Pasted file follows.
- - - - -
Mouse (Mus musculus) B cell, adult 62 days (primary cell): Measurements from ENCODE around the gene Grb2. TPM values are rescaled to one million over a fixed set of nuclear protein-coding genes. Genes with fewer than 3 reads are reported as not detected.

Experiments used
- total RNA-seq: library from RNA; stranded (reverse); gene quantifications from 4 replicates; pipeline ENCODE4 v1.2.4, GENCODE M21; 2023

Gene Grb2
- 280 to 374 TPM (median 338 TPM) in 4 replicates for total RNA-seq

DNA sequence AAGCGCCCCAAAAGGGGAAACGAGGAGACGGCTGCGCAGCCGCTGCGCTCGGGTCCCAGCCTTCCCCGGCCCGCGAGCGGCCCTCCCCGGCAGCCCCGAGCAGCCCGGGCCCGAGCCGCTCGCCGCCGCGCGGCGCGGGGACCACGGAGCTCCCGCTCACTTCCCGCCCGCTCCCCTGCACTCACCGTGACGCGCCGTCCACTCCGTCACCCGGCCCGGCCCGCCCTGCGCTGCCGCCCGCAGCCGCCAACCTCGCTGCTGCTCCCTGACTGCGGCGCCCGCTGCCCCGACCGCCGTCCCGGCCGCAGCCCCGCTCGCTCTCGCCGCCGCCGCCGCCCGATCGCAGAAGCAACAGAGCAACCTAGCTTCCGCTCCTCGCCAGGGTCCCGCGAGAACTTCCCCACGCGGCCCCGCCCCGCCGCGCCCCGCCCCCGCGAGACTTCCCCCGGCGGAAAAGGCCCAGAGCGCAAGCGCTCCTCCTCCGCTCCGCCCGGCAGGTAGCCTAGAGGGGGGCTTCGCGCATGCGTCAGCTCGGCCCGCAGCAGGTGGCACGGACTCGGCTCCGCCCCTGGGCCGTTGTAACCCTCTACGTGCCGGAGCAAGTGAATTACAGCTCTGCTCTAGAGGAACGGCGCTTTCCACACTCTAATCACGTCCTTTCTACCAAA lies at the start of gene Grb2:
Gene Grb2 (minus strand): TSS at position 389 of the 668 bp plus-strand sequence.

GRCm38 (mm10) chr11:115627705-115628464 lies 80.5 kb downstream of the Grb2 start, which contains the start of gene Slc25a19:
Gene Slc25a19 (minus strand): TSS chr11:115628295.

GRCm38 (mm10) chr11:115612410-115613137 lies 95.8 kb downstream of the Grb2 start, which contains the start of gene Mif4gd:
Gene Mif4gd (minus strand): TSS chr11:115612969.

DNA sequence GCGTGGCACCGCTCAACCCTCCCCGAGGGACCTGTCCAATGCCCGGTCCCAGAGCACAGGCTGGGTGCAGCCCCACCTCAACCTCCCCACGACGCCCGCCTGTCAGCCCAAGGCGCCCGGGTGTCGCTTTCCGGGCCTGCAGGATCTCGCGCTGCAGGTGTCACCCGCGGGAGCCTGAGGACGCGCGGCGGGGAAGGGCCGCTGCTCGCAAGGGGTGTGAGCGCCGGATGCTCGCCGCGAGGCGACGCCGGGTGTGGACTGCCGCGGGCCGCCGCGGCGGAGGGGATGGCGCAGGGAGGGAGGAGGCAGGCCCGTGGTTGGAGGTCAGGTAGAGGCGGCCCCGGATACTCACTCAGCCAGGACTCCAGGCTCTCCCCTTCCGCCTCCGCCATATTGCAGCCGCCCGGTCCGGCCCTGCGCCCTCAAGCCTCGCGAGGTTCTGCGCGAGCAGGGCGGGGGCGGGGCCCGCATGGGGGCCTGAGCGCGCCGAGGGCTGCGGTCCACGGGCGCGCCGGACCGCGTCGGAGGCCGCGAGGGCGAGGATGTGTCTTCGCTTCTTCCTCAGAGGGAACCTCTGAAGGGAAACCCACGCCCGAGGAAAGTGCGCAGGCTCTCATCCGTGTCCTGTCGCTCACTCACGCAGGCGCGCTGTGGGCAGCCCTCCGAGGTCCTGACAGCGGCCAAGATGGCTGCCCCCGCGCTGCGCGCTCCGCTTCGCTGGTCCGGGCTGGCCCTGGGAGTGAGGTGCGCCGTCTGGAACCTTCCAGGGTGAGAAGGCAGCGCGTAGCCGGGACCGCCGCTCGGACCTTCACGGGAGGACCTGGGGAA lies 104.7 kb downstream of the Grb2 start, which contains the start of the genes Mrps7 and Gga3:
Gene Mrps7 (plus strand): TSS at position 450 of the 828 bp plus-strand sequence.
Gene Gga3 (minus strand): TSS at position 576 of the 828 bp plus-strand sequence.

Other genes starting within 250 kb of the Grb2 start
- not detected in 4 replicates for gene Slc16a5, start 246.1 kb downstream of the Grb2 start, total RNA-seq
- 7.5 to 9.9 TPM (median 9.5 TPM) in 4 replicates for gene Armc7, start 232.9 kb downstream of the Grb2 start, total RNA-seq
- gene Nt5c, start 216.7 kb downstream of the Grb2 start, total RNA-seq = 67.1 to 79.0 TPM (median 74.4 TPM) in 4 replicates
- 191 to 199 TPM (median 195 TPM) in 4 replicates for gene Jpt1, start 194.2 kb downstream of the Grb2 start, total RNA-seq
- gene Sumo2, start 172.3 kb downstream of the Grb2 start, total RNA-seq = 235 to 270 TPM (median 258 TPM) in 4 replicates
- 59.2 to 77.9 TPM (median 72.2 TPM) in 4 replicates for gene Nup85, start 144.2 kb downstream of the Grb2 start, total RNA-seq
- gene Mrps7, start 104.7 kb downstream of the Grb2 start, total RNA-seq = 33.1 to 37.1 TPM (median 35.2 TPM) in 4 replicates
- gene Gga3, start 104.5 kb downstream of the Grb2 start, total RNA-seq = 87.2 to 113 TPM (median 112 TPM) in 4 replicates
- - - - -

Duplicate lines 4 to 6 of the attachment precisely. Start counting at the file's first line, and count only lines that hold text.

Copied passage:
Gene Grb2
- 280 to 374 TPM (median 338 TPM) in 4 replicates for total RNA-seq

DNA sequence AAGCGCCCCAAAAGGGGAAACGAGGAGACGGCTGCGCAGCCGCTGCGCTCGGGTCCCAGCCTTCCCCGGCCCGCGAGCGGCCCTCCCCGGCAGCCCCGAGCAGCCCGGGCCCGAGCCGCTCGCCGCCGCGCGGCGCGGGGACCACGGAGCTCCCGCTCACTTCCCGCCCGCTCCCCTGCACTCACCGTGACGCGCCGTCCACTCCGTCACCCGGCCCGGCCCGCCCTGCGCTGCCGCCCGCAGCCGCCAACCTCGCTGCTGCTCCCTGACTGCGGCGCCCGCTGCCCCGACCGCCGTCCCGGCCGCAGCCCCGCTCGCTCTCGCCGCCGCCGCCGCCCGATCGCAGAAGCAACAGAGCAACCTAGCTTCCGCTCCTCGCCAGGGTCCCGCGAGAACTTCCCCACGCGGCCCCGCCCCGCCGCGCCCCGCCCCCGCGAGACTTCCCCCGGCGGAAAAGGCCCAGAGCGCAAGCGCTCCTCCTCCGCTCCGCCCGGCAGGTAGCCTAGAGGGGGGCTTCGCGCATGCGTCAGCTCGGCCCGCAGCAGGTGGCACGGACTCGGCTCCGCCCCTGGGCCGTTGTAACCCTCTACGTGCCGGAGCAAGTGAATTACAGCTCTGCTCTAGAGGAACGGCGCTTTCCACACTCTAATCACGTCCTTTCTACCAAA lies at the start of gene Grb2: